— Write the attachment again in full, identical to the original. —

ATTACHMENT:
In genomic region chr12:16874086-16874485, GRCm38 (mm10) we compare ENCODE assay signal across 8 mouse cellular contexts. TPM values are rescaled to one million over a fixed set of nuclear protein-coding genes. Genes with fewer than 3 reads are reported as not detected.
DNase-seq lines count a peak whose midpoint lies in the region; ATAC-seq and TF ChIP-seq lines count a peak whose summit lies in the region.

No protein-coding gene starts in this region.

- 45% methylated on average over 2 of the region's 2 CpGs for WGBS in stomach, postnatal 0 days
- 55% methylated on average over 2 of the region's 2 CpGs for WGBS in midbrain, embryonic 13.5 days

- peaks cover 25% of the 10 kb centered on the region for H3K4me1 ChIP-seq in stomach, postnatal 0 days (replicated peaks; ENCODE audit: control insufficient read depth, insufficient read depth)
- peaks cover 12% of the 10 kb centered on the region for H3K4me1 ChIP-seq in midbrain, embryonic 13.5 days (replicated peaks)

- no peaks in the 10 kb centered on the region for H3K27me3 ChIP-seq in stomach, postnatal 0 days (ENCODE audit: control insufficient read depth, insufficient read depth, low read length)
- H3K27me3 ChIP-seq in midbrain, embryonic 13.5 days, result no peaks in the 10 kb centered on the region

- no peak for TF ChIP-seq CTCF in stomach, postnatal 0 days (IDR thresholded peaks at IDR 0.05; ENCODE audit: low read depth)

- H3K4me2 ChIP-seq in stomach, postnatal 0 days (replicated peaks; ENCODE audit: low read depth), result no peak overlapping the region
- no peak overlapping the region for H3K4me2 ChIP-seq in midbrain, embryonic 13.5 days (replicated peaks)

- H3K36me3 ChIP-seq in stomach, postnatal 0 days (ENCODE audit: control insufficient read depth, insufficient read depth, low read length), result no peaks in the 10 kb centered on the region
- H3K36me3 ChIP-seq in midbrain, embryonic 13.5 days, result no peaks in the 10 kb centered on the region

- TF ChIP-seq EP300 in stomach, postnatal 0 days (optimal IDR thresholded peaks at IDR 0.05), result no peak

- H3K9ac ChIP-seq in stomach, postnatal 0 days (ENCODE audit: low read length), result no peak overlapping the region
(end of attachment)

In genomic region chr12:16874086-16874485, GRCm38 (mm10) we compare ENCODE assay signal across 8 mouse cellular contexts. TPM values are rescaled to one million over a fixed set of nuclear protein-coding genes. Genes with fewer than 3 reads are reported as not detected.
DNase-seq lines count a peak whose midpoint lies in the region; ATAC-seq and TF ChIP-seq lines count a peak whose summit lies in the region.

No protein-coding gene starts in this region.

- 45% methylated on average over 2 of the region's 2 CpGs for WGBS in stomach, postnatal 0 days
- 55% methylated on average over 2 of the region's 2 CpGs for WGBS in midbrain, embryonic 13.5 days

- peaks cover 25% of the 10 kb centered on the region for H3K4me1 ChIP-seq in stomach, postnatal 0 days (replicated peaks; ENCODE audit: control insufficient read depth, insufficient read depth)
- peaks cover 12% of the 10 kb centered on the region for H3K4me1 ChIP-seq in midbrain, embryonic 13.5 days (replicated peaks)

- no peaks in the 10 kb centered on the region for H3K27me3 ChIP-seq in stomach, postnatal 0 days (ENCODE audit: control insufficient read depth, insufficient read depth, low read length)
- H3K27me3 ChIP-seq in midbrain, embryonic 13.5 days, result no peaks in the 10 kb centered on the region

- no peak for TF ChIP-seq CTCF in stomach, postnatal 0 days (IDR thresholded peaks at IDR 0.05; ENCODE audit: low read depth)

- H3K4me2 ChIP-seq in stomach, postnatal 0 days (replicated peaks; ENCODE audit: low read depth), result no peak overlapping the region
- no peak overlapping the region for H3K4me2 ChIP-seq in midbrain, embryonic 13.5 days (replicated peaks)

- H3K36me3 ChIP-seq in stomach, postnatal 0 days (ENCODE audit: control insufficient read depth, insufficient read depth, low read length), result no peaks in the 10 kb centered on the region
- H3K36me3 ChIP-seq in midbrain, embryonic 13.5 days, result no peaks in the 10 kb centered on the region

- TF ChIP-seq EP300 in stomach, postnatal 0 days (optimal IDR thresholded peaks at IDR 0.05), result no peak

- H3K9ac ChIP-seq in stomach, postnatal 0 days (ENCODE audit: low read length), result no peak overlapping the region